Andrew Benintendi is a great representation of the hypothetical “best case scenario” for a rookie in the major leagues. Benintendi is hitting an eyelash under .280 with 16 bombs and 66 RBI’s. He’s got a flaw or two, like his continual base-running mishaps, but as far as rookies go, you can’t ask for more than he’s done. His swing is a perfect, pure lefty cut that is as effortless as it is powerful. He’s a polished player—some would even say too polished.
Benintendi will be a star in the league for certain, but it remains to be seen if the young outfield sensation could ever attain Superstar status. With the true upper-echelon of baseball talents, there’s just something different. With Chris Sale, Aaron Judge, and even Craig Kimbrel, there is a factor of raw, ugly, and pure talent. Kimbrel doesn’t just make the radar gun—amongst other things—move, but rather, he throws the ball in a way that explodes at its intersection with the strike zone. You can take 100 swings a day and train your body to be able to hit a ball with homerun power when you guess correctly on a pitch, but some guys have a natural feel for playing baseball that overmatches Andrew Benintendi’s perfected swing, or Dustin Pedroia’s unparalleled work ethic.
Rafael Devers has that.
It is unquestionably too early to say this, and maybe some have already beat me to the hot take, but allow me to claim my seat on the Rafael Devers bus as early as I can—I think Devers has a special ability at the plate. He’s done simply remarkable things to kick off his career, obviously, including his first Major-League hit being a homerun and hitting a 103-MPH Aroldis Chapman fastball into the bullpen—in the 9th inning at Yankee Stadium—AT THE AGE OF 20. It’s the fastest pitch that has ever yielded a homerun in the Statcast era. Rafael Devers was not a highly regarded prospect who moseyed into the Big Leagues; he’s a damn star, and he announced his arrival with a bang.
It’s not just his initial accolades that convince me to buy his stock. Look at his spray chart from the minor leagues:
The homeruns almost look too perfectly spread out to be believable, but it’s real. My biggest gripe with Mookie Betts and Xander Bogaerts are their occasional tendencies to fall into a dead-pull mentality. They both get into stretches where all they want to do is pull the ball off the Monster, and their averages suffer—and have suffered, this year especially (.268 and .275, respectively). Devers will be able to maintain this hitting profile, too, and it’s because of his greatest and most unique skill; reactionary power.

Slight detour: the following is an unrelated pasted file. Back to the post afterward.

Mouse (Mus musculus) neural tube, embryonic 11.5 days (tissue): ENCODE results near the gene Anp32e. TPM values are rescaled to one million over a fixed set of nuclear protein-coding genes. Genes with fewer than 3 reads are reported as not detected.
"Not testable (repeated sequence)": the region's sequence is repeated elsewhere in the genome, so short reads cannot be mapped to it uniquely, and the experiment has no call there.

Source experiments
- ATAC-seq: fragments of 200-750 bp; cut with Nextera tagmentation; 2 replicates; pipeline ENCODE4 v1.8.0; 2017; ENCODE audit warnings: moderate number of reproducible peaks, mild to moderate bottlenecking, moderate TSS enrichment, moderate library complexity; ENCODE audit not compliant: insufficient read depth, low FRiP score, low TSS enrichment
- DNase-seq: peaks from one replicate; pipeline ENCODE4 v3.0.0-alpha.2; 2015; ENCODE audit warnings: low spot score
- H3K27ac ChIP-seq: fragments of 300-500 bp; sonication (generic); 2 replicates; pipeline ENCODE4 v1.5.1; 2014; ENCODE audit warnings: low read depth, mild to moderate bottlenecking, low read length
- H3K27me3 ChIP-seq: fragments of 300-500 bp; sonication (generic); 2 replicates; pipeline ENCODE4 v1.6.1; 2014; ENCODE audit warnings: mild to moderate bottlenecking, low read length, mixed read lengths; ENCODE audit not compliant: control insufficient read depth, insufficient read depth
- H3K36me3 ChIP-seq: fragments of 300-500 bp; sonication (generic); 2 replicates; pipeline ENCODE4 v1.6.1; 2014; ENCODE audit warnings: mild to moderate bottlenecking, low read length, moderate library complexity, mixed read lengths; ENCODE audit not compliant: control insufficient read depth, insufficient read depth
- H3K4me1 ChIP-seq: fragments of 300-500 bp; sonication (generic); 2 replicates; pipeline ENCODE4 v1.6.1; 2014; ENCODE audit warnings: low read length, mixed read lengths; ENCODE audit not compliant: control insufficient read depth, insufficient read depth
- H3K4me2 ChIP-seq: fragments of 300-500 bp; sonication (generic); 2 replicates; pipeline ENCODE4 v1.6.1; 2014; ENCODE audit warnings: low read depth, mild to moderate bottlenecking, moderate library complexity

Allow me to explain. Hanley Ramirez does not feature his reactionary power often. Most of El Trece’s homers are moonshots—calculated power swings with the sole intention being to hit the ball to the sun. David Ortiz was one of the greatest power hitters ever, in large part because of his ability to hit a homerun on a pitch he wasn’t really sitting on. Everyone remembers this Ortiz blast from the 2004 ALDS that helped them get past a tough Angels’ team, who’s excellent season got overshadowed by the Yankees epic ALCS collapse. Ortiz is certainly not sitting on an outside curveball, but his superior hitting knowledge allowed him to put that pitch on the back burner. He recognizes the spin early, and is able to get a good swing off, slicing the ball with power over the Green Monster. This is reactionary power. Betts isn’t strong enough to muscle one out like that, but the swing of Ortiz is so mighty that even a good pitch can be sent far enough over the wall.
Here is the Devers homer against Chapman last night, in the 9th, to tie the game. There are 3 or 4 spots Devers would much rather see that fastball, but his natural opposite field swing that he reacts with here still has so much power. He’s figured out that the complex game of hitting is simple for those who use the 100 MPH+ speeds of baseballs to generate most of the distance. For a hitter, you just have to make sure your bat is meeting the ball at or near the barrel. The real miracle here is that Devers even got around—the 400-foot distance was a product of the simplest mantra in baseball. Just hit it where it’s pitched.
No one in the Major Leagues hits with this mentality, most likely because it is significantly harder than it sounds. But Devers is making it look easy—when you’re hitting bombs off lefties and righties, inside and outside pitches, fastballs and off-speed, you become an incredibly difficult out. Devers is that right now, and he’s only TWENTY?!?!
Baseball Superstars have to have a superpower. Judge is a gargantuan—Vlad Guerrero could hit any pitch, anywhere—Barry Bonds dominated the strike zone and made you afraid to get past the corner of the plate. Devers is nowhere near those names yet, but his superpower exists and was put on full display on national television last night; he simplifies hitting, he uses the entirety of the outfield from pole to pole, and is so naturally powerful that he hits 400 foot fly-balls, even when he’s reacting to a well-executed pitch.
Last night was essentially playoff atmosphere, and somehow, the least scared person in the entire lineup against Aroldis Chapman at Yankee Stadium was a 20-year old baby faced third baseman. I cannot wait to see what we get from someone who fits that description under the bright lights of October.